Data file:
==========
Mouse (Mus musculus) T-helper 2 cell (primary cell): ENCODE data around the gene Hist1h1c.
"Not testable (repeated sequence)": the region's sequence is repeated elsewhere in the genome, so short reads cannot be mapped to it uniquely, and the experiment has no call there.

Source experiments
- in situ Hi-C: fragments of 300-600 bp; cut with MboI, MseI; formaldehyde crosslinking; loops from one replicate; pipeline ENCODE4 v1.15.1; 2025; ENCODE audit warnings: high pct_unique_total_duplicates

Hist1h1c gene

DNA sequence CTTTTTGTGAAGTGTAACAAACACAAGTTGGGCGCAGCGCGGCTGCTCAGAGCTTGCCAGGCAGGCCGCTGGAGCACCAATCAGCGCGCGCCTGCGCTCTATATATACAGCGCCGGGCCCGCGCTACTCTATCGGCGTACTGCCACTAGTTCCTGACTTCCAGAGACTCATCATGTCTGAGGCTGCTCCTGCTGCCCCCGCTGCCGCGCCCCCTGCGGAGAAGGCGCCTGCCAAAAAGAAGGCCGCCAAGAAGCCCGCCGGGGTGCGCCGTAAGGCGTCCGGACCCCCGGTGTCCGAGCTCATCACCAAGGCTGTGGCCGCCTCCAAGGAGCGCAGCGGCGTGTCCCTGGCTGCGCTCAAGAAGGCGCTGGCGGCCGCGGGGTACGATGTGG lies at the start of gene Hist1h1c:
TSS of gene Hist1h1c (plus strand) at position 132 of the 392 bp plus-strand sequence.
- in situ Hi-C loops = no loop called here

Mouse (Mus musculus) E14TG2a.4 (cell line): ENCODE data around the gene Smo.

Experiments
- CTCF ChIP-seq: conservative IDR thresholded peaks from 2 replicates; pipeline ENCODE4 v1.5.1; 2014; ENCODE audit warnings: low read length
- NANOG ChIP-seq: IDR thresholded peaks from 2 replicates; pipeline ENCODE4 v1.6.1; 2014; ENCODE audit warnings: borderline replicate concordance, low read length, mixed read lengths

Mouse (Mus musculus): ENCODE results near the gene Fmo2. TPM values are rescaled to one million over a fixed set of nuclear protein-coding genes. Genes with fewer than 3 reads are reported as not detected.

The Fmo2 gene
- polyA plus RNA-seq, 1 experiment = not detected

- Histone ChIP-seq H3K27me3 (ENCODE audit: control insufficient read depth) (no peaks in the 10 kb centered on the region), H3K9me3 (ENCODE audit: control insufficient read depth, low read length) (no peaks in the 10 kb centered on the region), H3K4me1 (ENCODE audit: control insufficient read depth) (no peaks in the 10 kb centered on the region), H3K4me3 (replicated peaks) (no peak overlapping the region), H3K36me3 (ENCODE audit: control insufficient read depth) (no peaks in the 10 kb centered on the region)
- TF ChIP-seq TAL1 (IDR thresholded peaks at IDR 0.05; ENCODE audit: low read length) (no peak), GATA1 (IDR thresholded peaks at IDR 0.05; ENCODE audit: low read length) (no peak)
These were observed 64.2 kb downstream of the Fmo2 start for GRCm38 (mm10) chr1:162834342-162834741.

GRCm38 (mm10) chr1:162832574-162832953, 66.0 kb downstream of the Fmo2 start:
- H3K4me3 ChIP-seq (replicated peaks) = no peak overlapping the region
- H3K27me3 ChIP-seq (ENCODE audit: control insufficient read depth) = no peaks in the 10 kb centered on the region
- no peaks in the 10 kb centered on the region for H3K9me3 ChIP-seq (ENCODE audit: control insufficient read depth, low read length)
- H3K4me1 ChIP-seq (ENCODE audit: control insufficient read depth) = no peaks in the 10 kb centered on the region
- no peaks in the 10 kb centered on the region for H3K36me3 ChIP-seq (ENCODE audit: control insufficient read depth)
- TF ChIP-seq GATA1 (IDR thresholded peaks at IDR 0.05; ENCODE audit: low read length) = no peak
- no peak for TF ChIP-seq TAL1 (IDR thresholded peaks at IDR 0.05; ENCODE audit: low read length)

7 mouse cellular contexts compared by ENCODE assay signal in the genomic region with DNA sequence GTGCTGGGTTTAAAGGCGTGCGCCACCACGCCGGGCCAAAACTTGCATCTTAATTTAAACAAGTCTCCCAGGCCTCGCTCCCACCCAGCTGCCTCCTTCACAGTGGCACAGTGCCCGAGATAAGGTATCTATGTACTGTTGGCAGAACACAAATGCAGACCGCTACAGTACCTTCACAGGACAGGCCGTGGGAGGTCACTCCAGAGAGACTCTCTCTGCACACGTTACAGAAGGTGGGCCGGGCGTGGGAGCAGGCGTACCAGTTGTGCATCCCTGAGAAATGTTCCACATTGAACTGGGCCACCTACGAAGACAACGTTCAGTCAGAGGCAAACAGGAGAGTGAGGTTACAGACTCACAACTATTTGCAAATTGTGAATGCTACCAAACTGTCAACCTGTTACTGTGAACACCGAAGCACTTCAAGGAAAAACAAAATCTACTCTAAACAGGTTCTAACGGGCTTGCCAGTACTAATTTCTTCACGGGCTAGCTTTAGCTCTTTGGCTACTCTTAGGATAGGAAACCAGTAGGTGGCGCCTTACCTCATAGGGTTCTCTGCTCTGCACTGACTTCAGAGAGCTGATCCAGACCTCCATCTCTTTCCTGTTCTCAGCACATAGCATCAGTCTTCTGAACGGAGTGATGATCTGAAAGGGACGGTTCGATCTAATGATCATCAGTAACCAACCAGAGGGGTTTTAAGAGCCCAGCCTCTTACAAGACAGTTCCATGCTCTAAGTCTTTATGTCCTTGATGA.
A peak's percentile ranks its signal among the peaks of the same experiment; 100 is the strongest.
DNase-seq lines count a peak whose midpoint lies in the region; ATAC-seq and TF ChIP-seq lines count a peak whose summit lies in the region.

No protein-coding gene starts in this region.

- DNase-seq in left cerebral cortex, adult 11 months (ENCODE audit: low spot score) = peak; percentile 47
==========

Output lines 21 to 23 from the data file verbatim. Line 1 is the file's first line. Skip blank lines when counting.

- H3K27me3 ChIP-seq (ENCODE audit: control insufficient read depth) = no peaks in the 10 kb centered on the region
- no peaks in the 10 kb centered on the region for H3K9me3 ChIP-seq (ENCODE audit: control insufficient read depth, low read length)
- H3K4me1 ChIP-seq (ENCODE audit: control insufficient read depth) = no peaks in the 10 kb centered on the region